yes for every buyer there is a seller. I have lots of theories for how this pro bar indicator works but can't prove any of them. so I rely on my experience with it. I suggest putting it on a chart and just observing it and not trading based on it. Observe it for a while, it will start to make sense. This approach works for most things such as the DOM, time & sales, etc. After a while things start to become obvious.
If you really want to learn to use volume, I highly recommend reading Mind over Markets. The histogram on the right side is a volume profile. This is the best way to use volume.
I do not use tradestation any more. It's too expensive. You pay $99/month for the platform (and you have to deposit $5k into a brokerage account) and then you pay for data. I use market delta now. I still use ninja for an indicator I wrote but other than that I only use market delta. If you're on a budget Investor RT is the same as Market Delta but without the volume ladder and it's cheaper.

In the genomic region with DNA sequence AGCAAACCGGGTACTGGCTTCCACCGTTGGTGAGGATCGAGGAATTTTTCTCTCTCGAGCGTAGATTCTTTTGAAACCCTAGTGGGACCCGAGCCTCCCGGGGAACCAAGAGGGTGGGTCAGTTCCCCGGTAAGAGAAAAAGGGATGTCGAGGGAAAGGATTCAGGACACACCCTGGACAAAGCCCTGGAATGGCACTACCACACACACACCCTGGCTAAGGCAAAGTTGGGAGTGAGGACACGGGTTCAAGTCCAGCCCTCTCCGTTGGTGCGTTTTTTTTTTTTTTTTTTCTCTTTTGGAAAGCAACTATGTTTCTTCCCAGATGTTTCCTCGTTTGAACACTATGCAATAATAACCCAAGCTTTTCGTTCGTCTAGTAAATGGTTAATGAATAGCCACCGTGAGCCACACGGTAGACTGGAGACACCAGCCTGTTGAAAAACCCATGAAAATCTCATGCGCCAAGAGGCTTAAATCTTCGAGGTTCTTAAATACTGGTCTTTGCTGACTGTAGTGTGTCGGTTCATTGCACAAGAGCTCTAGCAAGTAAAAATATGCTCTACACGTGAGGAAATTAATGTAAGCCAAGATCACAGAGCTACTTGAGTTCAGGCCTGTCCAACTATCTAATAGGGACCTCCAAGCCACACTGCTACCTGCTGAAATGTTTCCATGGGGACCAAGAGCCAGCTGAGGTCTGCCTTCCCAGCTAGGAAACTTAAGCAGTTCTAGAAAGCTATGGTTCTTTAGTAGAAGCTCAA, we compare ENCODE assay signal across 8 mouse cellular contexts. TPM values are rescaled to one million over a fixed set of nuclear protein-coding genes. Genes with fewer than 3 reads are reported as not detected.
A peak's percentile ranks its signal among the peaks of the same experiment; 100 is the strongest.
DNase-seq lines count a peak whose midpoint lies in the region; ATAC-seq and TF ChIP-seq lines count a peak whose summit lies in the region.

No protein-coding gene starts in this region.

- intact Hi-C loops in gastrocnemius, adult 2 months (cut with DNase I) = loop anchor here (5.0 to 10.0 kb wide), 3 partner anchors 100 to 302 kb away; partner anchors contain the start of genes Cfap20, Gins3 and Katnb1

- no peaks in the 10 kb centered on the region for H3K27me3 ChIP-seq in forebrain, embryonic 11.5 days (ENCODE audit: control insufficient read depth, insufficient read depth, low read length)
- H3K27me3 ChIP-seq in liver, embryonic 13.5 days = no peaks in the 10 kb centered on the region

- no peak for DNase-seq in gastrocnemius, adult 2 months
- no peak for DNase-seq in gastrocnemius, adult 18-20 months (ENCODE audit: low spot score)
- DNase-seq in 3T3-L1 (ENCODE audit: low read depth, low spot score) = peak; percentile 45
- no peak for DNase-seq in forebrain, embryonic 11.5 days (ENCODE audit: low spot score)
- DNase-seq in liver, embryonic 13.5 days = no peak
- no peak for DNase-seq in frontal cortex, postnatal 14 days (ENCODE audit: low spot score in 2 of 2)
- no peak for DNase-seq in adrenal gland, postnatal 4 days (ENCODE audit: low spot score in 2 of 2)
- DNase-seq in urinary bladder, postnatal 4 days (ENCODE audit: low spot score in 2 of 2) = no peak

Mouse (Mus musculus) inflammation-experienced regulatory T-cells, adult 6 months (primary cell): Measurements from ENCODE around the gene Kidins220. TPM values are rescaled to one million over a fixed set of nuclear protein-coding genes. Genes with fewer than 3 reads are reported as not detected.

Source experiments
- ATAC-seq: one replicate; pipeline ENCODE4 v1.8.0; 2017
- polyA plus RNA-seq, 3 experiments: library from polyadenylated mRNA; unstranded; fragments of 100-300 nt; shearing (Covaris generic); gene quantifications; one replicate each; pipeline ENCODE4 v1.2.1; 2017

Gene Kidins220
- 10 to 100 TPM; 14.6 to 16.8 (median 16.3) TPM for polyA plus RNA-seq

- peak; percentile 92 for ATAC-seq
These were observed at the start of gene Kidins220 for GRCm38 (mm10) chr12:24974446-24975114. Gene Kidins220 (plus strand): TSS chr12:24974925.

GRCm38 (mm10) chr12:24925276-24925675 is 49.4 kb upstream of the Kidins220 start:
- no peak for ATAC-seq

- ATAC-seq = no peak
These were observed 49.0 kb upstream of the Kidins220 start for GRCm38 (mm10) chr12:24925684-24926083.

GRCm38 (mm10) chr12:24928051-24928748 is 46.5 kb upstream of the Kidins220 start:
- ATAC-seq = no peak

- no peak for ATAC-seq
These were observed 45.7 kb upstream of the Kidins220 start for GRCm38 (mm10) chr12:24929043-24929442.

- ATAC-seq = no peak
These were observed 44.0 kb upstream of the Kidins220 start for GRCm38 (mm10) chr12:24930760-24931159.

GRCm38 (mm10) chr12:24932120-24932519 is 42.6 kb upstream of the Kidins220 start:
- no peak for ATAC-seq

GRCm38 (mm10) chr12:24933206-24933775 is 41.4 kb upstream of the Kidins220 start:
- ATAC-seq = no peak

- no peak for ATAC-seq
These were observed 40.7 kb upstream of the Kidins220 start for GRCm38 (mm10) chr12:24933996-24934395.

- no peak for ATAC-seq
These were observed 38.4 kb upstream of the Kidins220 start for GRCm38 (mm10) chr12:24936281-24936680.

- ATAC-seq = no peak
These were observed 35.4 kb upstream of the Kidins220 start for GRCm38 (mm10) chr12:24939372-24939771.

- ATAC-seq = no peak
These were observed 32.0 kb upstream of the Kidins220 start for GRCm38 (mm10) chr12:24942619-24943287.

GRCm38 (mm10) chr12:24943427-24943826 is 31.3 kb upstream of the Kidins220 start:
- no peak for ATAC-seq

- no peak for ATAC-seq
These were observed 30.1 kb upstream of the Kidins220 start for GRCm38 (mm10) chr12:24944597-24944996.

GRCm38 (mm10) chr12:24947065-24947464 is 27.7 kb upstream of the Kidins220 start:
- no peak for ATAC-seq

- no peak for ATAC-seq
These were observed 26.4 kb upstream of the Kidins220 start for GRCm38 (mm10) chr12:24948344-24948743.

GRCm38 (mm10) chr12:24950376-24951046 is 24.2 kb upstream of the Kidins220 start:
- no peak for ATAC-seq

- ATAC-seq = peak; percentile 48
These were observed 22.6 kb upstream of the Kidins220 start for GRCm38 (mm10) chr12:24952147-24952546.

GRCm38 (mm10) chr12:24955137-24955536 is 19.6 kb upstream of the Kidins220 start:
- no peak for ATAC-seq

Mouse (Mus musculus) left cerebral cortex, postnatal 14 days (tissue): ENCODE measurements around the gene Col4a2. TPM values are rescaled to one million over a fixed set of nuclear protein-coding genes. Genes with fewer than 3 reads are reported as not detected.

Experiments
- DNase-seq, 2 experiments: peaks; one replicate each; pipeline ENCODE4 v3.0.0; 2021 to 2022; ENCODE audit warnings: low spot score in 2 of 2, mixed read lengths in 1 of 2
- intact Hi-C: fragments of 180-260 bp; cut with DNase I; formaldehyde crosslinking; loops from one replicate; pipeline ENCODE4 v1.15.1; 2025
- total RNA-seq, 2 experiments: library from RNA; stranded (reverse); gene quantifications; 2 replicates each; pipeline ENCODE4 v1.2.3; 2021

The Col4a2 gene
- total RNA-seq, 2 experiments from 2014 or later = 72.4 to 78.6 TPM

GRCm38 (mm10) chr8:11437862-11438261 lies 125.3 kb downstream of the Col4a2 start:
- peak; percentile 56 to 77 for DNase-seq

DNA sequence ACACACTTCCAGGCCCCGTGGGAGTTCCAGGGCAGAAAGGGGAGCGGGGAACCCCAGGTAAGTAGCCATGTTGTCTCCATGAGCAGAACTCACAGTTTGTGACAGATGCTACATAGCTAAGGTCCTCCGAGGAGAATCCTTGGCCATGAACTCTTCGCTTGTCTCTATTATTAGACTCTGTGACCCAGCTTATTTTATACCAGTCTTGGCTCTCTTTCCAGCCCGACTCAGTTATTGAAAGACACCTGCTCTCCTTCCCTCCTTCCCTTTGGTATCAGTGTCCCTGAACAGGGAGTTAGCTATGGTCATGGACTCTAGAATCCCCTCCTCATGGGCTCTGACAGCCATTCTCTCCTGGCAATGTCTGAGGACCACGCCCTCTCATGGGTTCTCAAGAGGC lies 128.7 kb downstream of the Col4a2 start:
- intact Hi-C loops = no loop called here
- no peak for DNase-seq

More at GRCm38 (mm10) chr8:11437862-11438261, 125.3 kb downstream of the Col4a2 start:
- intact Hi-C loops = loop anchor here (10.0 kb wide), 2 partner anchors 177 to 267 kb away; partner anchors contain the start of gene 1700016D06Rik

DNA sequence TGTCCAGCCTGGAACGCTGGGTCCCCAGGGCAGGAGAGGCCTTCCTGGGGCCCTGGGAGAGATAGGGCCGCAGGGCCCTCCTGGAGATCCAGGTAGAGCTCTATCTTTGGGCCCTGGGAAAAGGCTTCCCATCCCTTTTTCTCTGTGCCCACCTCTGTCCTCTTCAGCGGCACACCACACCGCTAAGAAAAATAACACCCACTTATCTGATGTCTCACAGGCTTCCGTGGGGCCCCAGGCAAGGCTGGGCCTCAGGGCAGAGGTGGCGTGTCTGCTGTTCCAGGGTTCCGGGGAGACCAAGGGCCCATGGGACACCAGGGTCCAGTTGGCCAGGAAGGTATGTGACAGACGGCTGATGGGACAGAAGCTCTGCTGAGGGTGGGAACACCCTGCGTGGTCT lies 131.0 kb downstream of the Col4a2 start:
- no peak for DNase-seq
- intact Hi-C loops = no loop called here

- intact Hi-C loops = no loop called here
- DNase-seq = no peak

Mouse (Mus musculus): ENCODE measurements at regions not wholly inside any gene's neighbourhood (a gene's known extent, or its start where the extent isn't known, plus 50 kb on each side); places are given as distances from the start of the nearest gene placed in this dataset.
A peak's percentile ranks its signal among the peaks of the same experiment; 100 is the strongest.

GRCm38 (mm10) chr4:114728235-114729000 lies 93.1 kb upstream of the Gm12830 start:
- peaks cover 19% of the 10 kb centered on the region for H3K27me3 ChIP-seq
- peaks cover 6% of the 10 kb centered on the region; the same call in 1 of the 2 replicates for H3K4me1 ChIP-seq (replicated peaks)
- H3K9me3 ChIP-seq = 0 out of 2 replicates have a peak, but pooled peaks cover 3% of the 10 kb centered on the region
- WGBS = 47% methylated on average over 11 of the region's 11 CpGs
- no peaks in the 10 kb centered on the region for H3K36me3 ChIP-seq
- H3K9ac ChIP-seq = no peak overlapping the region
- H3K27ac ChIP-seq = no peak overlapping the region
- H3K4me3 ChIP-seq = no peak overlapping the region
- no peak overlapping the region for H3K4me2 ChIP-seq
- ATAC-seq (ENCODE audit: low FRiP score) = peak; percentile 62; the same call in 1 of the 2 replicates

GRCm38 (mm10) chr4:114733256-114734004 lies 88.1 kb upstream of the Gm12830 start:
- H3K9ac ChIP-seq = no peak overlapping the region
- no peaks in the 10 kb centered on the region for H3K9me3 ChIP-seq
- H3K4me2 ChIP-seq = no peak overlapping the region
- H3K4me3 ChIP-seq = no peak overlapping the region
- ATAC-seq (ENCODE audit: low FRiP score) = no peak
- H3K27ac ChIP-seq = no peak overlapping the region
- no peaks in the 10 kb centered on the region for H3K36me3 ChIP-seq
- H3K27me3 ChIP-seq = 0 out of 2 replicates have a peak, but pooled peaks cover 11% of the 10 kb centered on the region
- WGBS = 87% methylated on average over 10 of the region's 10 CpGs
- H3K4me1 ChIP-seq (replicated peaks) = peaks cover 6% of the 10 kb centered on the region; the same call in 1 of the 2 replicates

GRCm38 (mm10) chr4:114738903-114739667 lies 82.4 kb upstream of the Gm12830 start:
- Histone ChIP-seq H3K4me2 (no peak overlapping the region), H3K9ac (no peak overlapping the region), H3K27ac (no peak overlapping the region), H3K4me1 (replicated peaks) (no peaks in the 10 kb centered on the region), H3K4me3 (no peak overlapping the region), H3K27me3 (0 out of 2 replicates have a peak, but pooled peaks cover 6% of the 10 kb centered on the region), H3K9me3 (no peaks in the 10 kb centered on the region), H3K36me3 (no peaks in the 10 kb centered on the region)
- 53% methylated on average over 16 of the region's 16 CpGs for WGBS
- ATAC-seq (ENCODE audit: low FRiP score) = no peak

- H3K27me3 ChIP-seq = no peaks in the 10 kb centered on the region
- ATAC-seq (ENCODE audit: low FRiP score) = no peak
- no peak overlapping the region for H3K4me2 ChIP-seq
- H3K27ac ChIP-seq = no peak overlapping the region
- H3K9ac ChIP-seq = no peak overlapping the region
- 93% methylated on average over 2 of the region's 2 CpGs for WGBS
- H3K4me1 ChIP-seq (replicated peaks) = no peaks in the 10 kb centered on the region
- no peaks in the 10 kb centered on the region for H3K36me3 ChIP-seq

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You still trade the Bund... Im looking into that since i live in the west coast, pacific time. I wouldn't mind trading at night. Are there any major differences between the fgbl, fgbs..... Does it have good volume?
I trade the bund with real money every day. For Nov & Dec it was my best market. I did much better on bund than ES. I really love it.
Over Christmas I wrote a new trading plan and I'm trading it this year. I also trade stoxx which I like as well.
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I don't trade the bobl & schatz, they move with the bund but are less volatile, they're more useful for spreading. Volume & volatility on bund are good from 8am - 10:30 am European time. I try to be done by 10:30am if volatility dries up. Bar from 9:00 - 10am are my best times so if you can trade it just for 1 hour I think it's worth it. Just don't stay up too late or you will be sleepy when ES opens.
i also own barrys indicators and i am trying to incorporate them into my trading... however i still dont know if they are beneficial to me or not...